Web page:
This was evident at the top of the first climb.  When the hill flattened out, I recovered almost immediately and passed several people in the open field before we headed back into the woods.

The finish line for the OMCC race at Mohican Cabins in 2014

Seeing the finish line was bittersweet. It was a fun race, but it was over too quickly. Can’t wait to race again in April.

The race went on this way for 14 miles.  The second lap unfolded much like the first, except for the fact that I felt much more comfortable navigating the technical features of the trail.  I wasn’t really getting passed by anyone and I was able to pick off riders for the entire ride.  I wasn’t used to the Sports Masters category, which involves dealing with a lot more traffic than the Sport Veteran’s division.

The entire race I was completely unaware of my place in the standings.  It was really hard to tell whether the guys I was passing were in my division or not.

The final climb of the race was really intense.  Tanuma Tunihiko, #2074, was in my rearview mirror and charging hard.  I had passed him about a mile or two back and he seemed intent on catching me.  I think my heart rate felt like it jumped 20 beats per minute.  This is the kind of moment that racing is all about.  I stood on my pedals and churned them as hard as I could.  I knew I had to be able to hold this intensity for at least 2 minutes to hold off his attack.  In the end, despite his noble effort I crossed the line first.

I was pleasantly surprised when I finished and found out I was 4th out of 17.  The 9th fastest time overall out of 47 sport finishers.  A good finish with plenty of room for improvement.  I thought it was a strong comeback after my poor start.

See Full Results Here

After the race, I drank some recovery drink and ate a snack.  I then quickly found my way to the keg of Great Lakes beer that I had been promised.  Dortmunder Gold never tasted so good.

Sport Masters podium at Mohican Cabins in 2014

Sport Masters podium at Mohican Cabins in 2014. I always make it my goal to look extra enthusiastic. I’ll try to do better next time.

Although, this ride had pushed me hard.  I still felt pretty good after the finish.  I definitely learned where some of my strengths and weaknesses are and know what I need to work on for the next couple of races.  My endurance and seated tempo pedaling were great – this makes sense because that is the majority of what I have worked on with my spin bike.  I need to work on my higher power zones.  The anaerobic system that powers short hill climbs definitely needs work.  Some of these items will definitely be easier to work on once the trails dry out and I can ride outside more frequently.

Overall, it was a ton of fun and I am more pumped than ever for racing this summer.  I look forward to seeing everyone at the OMBC race at The Wilds on April 5th!

Also, thanks to everyone that came and said “Hi” to me.  It was nice to meet some of the people I’ve talked to on-line.  I really appreciate all of your support and the feedback you gave me about Quickdirt.  It was very motivating.  I look forward to hanging out with everyone at the upcoming races.  Make sure you bring me a beer!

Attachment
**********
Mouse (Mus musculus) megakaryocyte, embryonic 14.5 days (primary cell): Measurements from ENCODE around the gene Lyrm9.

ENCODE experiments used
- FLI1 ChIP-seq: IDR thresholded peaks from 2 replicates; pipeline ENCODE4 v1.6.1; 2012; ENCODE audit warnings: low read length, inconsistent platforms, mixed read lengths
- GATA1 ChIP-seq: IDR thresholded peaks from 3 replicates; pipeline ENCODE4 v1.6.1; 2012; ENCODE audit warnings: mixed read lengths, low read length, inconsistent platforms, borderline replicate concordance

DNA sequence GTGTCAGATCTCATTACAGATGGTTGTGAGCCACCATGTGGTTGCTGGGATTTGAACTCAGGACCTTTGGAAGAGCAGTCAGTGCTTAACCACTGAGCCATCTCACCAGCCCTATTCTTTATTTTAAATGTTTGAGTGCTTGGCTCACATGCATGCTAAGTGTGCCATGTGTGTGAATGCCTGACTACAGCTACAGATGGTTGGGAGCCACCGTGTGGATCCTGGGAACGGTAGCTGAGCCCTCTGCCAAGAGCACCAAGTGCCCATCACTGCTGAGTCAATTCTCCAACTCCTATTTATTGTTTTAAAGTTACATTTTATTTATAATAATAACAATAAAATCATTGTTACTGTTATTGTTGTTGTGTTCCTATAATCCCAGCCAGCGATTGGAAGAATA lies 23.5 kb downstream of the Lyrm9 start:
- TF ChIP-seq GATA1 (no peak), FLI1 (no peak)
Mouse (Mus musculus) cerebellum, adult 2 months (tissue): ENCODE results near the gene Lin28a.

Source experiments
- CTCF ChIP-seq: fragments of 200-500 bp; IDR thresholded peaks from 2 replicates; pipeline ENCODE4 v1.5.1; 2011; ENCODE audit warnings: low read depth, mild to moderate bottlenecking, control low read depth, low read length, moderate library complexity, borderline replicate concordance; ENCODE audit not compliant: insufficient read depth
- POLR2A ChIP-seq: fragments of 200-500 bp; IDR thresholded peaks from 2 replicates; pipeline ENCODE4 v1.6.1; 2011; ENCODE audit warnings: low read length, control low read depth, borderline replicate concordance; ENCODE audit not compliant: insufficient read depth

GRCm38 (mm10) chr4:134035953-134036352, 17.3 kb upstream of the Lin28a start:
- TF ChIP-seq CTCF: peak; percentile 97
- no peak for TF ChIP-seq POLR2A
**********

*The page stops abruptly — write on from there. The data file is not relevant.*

Share this article with your racing buddies to convince them that they should come out for the next race.  The more the merrier.  Please consider subscribing to Quickdirt in the top of the right column for more great mountain bike content throughout the year.  It’s nice to finally be able to have some fresh pictures of actual mountain bikes to share on the site.  Spring is just the beginning of Summer’s great adventure!

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More Photos

These photos are owned by  If you find one or two that you like and you want to upload it to Facebook or something that’s cool, but do me a favor and add a photo credit to the description.  Something like “Thanks to James Knott and for the great race photo.”  It’s not a big deal, but it helps me spread the word about the site.  Thanks!


Thanks to Mitch Gay for all of his great support at the race. It really made the entire day a more enjoyable experience. It was especially nice changing in the heated trailer! …and having my bike washed at the end!


The finish line for the OMCC race at Mohican Cabins in 2014


Congratulations to Bill Mickey for winning the Sport Master division. I hope to keep up with you next time!


I love Jake Scott’s “new” look with the ZZ Top beard. Can’t wait to see how long it gets. I put the word “new” in quotes because he has obviously been working on it for a while. It was just new this season.



6 thoughts on “OMBC Mohican Cabins 2014: Race Report (Lots of Photos!)

  1. Agree with fantastic writeup, nice job dealing with last minute cat change and cold shiggy spring conditions, either one could throw you for a loop….No one has great early season AND late season mtb fitness, think about the big picture which I think you are preparing for. I think you did great just for taking on all the mud. Hillclimb practice time is upon us,
    let me know if you want to suffer in training with me.

    • Thanks Jon. You were one of the biggest advocates for me moving up to expert. Hope I didn’t let you down. 🙂 We’ll have to go head-to-head next year! It’s going to be fun to hang out at Mohican 100 and a few OMBC races this year.